9. Set up a soundtrack/playlist of instrumental music. This is my favorite thing to do for my NaNoWriMo prep. In October, I buy a new instrumental soundtrack and add it to my current writing playlist. Now that I've written that out, it seems such a simple thing, but it is something I look forward to each year.
10. Unplug. Stay off line. Don't check Facebook or Twitter. Don't allow yourself to be sucked into the eye candy of Pinterest and Instagram. Just turn on your computer and write. The world will go on without your knowledge of the latest memes and political commentary.
11. On November 8th, take a break and vote! Bring a notebook and make character sketches while you stand in line.
12. Find new places to write. That new bookstore, a different library, the attic or the basement. Try one place that has few people and another spot that is crowded. See what a new location can do for your imagination.
13. Bring Ear buds or headphones. Even if you don't listen to any music while you write, the presence of headphones alerts other people to the fact that you are working. I use them to be anti-social, yet productive.
14. Take time on the NaNoWriMo website to connect with other writers. Be safe - don't go and meet people you've never met, but listen to what they have to say about writing and scheduling. Writers are sometimes known for being introverts. There's nothing wrong with that. Just reach out a little and find inspiration and wisdom from others. (And there's the chance you'll find some depressing ideas and a complete idiot out there who is off his rocker. That happens everywhere. That's why we have instincts. Use them.)
15. Don't forget to read! Select a book that is the same genre as what you plan on writing. Keep it on your desk. When you hit a wall with your story, don't waste time. Stop writing and start reading. It will kick start an idea and you'll be off again!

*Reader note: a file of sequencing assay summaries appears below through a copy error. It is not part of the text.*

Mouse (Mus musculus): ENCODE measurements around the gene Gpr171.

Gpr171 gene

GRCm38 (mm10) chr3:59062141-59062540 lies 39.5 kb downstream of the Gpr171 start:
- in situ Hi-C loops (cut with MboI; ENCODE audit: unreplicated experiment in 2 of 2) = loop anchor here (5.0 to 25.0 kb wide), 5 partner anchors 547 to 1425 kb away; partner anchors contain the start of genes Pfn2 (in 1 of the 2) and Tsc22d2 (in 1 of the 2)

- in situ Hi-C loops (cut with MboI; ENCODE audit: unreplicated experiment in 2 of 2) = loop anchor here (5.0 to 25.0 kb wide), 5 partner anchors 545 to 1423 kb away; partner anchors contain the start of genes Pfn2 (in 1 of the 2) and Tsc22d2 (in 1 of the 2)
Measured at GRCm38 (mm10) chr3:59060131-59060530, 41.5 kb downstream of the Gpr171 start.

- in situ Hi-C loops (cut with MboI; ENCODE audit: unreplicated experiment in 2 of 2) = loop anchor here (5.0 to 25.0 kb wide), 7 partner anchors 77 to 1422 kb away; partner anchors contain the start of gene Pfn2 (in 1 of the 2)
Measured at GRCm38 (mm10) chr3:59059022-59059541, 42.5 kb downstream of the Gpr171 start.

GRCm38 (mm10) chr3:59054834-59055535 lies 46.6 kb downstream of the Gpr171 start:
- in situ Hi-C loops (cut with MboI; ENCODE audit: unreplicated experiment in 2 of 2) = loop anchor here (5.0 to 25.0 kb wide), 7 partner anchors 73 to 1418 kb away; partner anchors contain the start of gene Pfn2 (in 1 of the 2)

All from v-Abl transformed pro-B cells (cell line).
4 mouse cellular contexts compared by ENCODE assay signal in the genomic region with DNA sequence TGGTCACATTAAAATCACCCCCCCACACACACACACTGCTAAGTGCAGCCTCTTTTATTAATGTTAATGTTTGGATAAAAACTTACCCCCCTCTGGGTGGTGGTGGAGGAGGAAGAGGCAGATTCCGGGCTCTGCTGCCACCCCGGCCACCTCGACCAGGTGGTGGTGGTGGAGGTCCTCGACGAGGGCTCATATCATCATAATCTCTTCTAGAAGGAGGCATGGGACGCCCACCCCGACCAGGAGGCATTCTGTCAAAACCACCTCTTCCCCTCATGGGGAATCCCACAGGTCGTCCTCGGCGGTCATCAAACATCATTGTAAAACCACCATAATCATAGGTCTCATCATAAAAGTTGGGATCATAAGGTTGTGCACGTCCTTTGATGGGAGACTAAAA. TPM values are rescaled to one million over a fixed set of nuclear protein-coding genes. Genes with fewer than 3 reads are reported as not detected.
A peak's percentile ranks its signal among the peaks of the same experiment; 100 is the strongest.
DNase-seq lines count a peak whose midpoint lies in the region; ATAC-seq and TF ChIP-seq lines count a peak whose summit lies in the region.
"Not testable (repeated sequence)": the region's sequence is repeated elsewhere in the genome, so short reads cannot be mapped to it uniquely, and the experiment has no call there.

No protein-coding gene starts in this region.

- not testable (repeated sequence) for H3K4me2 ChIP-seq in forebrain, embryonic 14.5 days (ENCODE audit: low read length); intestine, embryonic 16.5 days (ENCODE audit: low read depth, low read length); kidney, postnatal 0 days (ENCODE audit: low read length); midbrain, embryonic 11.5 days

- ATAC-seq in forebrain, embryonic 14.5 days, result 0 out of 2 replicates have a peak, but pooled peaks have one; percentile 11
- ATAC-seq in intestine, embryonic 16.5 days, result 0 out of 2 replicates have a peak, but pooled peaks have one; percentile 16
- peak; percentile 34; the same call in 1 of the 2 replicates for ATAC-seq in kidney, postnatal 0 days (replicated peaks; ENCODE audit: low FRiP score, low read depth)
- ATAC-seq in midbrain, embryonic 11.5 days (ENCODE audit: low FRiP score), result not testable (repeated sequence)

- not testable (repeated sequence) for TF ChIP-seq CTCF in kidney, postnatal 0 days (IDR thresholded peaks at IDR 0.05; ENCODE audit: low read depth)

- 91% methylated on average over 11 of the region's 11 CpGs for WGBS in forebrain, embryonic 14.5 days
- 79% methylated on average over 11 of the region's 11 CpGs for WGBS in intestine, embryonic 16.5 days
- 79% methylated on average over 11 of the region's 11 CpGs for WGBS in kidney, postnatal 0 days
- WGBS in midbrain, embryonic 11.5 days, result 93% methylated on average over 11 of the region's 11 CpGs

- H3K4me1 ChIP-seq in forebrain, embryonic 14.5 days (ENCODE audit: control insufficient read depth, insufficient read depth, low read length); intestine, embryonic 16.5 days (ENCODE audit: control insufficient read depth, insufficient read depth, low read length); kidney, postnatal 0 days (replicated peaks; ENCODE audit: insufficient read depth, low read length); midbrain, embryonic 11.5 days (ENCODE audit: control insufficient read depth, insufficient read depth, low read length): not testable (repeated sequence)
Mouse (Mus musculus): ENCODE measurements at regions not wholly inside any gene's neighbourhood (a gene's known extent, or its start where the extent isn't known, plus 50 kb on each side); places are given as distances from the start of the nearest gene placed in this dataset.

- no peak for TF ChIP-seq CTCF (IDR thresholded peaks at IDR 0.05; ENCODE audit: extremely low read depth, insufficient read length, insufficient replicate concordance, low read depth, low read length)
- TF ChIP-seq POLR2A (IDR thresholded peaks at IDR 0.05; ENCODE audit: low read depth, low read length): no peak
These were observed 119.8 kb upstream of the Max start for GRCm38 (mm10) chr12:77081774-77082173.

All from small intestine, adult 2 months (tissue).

16. Keep a journal of where you are in your story. This can be a small notebook or even a post-it a day. When you're at the end of your writing time for the day, jot down a few notes of what you want to work on tomorrow and any ideas you have yet to hash out. This method has saved me dozens of times. Although I intend on writing every day, life happens and I can't. These journal notes help me remember where I was going with the story the same way GPS directs us to our goal and recalculates our direction when we miss a turn.
17. Go to fiverr.com and order a book cover. For $5, you can give a few details about your book and purchase a book cover to keep you focused and motivated. Even if you decide not to publish this book or to use a different cover, there is something absolutely amazing about seeing your title and your name on your book cover.
18. Plan your story. When you go on vacation, you know where you are going. If you need to travel to a new place, you use a map. Writing is the same way. It's a destination and a journey, so for goodness sake, have a plan! I highly recommend The Story Template by Amy Deardon. It's a fantastic resource for writers and I've used my copy for every book I have written. (I'm not paid to promote this book. It's just that good!)
19. BICAW - Butt In Chair And Write! You've cleared the schedule, filled the crock pot, shipped the kids off to a friend's house, cleaned your desk and sharpened your pencils. Now get to it!